to help me through this time

Posted 11 May 2020 - 10:32 AM

Thank you for your rapid resposes, i have looked throught he E Book and will explore pain relief i sort of knew it would be related but re assurance makes one feel a bit better, i will not return to Cymbalta as i have gone this far and want to give it my best shot. Thank you once again it is an invaluable help at these times. IUN the pain is sharp and like a pulled muscle but not if that makes sence,restricts movement and ability to bend, ten years on Cymbalta and no back ache or knee pain  even though i played rugby until i was 50 so i suppose it has to catch up to you some time. If i knew that getting old would be like this i wouldnt have swam so hard in the begining  :)  :)  :)

 

Thank you all again xx


#5 invalidusername

invalidusername

    Site Partners

  • Site Supporter
  • 4,802 posts
  • LocationKent, UK

Posted 11 May 2020 - 11:30 AM

Hmmm - if you have been doing a fair bit of exercise to combat this withdrawal, that will exacerbate the issue. Nerve pain is very distinctive and extrememly uncomfortable and more than a pulled muscle. It could be a number of things, but needs to be diagnosed as muscle or bone based pain. Most likely muscle given the norepinephrine absence at the time of withdrawal. Could be lactic acid build up too... number of things. Does a soak in a path aid it at all, or a hot/cold press?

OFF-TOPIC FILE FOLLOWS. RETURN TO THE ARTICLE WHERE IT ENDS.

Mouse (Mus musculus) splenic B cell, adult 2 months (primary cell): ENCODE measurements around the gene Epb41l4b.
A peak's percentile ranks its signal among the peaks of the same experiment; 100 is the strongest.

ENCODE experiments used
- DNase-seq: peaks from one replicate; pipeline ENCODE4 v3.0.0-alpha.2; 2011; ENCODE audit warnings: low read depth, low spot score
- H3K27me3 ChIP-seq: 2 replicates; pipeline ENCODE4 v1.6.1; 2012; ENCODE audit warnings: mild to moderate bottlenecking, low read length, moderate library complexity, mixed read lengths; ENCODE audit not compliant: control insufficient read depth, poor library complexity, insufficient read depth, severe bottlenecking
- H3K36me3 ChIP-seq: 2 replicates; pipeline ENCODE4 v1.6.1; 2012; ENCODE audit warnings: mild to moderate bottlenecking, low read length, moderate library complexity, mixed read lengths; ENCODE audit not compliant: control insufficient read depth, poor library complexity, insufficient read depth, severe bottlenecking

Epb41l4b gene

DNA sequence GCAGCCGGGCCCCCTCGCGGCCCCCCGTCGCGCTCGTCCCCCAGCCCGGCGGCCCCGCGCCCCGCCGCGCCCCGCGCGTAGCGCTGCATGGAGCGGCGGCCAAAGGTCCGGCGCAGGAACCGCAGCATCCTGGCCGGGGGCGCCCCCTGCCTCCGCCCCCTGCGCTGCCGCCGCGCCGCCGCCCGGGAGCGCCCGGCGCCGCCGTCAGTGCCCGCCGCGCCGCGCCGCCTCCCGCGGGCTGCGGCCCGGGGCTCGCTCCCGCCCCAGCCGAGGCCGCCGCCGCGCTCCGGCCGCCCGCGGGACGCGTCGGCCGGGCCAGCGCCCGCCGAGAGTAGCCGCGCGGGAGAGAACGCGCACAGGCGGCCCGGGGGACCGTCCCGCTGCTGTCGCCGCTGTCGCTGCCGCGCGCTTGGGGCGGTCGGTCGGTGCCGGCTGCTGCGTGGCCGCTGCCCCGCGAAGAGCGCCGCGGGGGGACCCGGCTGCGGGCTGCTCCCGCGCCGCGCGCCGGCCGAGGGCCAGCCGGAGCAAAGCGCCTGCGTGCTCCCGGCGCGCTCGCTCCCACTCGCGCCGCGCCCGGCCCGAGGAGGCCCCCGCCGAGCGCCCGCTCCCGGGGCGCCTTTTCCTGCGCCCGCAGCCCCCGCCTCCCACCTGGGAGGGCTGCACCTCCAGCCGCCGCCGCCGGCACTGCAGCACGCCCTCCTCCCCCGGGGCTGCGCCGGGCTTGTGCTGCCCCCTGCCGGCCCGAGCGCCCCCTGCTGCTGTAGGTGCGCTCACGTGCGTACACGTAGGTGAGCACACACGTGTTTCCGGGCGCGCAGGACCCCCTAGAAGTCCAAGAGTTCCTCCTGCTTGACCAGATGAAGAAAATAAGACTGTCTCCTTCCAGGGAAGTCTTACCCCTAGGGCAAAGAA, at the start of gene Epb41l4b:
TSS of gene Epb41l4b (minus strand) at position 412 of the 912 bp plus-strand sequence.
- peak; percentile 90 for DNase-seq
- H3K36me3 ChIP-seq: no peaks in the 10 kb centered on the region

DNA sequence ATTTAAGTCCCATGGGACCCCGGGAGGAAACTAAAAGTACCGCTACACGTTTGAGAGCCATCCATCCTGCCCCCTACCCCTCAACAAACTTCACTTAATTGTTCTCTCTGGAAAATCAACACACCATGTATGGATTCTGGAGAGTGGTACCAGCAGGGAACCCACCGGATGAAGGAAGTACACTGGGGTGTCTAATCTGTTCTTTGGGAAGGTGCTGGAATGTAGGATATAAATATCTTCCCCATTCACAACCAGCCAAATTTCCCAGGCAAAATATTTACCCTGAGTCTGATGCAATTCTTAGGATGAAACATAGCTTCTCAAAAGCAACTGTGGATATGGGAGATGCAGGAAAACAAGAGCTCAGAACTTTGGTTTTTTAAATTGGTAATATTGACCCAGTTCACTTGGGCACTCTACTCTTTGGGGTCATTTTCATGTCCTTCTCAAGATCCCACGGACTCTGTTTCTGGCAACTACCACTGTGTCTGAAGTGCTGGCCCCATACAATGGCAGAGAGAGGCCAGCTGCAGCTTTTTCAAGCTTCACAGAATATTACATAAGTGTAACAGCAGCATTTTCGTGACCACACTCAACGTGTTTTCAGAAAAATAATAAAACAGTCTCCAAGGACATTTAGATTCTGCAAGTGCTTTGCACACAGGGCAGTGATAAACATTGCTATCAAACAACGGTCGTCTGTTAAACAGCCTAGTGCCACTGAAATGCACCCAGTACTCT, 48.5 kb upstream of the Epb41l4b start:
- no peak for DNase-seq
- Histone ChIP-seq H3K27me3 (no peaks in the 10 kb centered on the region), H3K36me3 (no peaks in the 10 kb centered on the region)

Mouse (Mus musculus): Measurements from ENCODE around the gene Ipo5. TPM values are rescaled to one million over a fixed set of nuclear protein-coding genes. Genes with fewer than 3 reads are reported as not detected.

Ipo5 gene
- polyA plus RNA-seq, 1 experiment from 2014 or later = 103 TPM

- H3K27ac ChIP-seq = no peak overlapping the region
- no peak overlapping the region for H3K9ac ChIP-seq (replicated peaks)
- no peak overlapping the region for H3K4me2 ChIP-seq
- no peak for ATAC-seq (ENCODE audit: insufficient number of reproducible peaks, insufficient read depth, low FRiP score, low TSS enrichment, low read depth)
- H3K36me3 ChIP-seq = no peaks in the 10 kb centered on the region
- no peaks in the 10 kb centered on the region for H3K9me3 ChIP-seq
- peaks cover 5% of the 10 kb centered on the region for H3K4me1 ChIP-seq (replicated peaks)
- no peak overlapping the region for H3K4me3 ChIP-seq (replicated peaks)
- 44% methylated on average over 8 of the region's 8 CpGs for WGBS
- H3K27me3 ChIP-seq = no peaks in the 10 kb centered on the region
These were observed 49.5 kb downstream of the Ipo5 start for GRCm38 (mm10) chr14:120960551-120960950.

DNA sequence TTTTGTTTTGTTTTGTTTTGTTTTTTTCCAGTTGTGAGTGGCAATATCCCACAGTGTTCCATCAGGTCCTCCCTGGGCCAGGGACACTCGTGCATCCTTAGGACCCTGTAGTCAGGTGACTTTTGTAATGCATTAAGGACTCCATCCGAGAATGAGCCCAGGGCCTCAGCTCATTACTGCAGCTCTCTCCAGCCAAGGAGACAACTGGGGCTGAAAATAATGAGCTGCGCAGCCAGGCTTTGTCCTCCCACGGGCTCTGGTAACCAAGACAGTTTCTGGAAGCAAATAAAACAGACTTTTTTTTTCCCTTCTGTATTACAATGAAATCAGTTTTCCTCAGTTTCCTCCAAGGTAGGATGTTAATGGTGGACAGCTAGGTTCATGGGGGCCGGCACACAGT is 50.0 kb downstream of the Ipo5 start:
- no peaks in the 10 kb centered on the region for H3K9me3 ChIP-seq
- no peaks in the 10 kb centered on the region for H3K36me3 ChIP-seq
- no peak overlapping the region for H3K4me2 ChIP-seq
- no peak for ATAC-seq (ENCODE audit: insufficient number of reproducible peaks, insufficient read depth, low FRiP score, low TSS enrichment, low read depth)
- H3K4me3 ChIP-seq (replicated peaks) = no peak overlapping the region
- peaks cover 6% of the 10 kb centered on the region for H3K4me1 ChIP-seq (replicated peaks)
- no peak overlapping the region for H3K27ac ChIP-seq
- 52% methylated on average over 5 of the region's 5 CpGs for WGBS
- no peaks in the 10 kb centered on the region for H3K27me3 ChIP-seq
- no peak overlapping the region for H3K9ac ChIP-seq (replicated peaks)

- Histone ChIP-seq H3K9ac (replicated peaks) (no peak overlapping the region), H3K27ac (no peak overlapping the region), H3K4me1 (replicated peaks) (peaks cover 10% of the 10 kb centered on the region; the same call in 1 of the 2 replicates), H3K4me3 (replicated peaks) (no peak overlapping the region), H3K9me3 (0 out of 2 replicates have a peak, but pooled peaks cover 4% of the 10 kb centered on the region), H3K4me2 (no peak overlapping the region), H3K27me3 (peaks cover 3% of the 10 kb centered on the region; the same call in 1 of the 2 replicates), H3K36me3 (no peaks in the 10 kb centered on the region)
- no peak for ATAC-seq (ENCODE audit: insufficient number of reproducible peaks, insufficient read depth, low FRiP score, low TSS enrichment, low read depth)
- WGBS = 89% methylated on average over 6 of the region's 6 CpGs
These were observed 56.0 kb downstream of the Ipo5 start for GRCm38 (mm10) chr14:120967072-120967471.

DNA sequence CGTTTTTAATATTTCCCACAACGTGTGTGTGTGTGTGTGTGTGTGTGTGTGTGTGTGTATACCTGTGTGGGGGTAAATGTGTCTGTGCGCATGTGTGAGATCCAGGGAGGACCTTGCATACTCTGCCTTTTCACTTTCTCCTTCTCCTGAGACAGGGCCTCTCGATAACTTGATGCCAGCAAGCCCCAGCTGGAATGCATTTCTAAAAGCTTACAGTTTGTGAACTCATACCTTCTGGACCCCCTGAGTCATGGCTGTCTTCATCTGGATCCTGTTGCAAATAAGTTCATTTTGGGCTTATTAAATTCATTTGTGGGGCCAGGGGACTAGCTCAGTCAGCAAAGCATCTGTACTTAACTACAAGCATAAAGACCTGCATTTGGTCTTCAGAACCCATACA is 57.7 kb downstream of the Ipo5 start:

#6 frog

frog

    Best Friend

  • Active Members
  • PipPipPipPipPipPip
  • 402 posts

Posted 11 May 2020 - 11:37 AM

Could be way off base here, but it's possible that the Cymbalta was helping the pain by masking the symptoms (it's frequently prescribed to deal with nerve pain, that's how I got on it in the first place) and now that the Cymbalta is gone you're fully experiencing the pain. Given how long you were on the stuff it's within reason to the think the pain could have developed sometime in that timeframe.

 

Insurance is often horrible when it comes to physical therapy, but if you have the means to see one weekly, I'm a firm believer that chronic pain can be managed and even improved through physical therapy and at home maintenance. Unfortunately because a lot of people don't have access and it's very expensive out of pocket a lot of people end up on life long medication because pills don't address the underlying cause they just treat the symptoms


#7 dtfdtf01

dtfdtf01

    Member

  • Site Supporter
  • 10 posts
  • Locationuk
  • why_joining:
    to help me through this time

Posted 11 May 2020 - 02:33 PM

Hot press does relieve the pain , as my mum used to say a hot water bottle cures all ills . I have physio booked for as soon as lock down ends so I will see. It can only be the withdrawal I think as I have had many muscular injuries with rugby and they do not feel the same. I just did not expect this when I chose to come off Cymbalta , what a nice surprise though lol. 

Keep well in these times and look towards being free of AD's whatever the cost.





0 user(s) are reading this topic

0 members, 0 guests, 0 anonymous users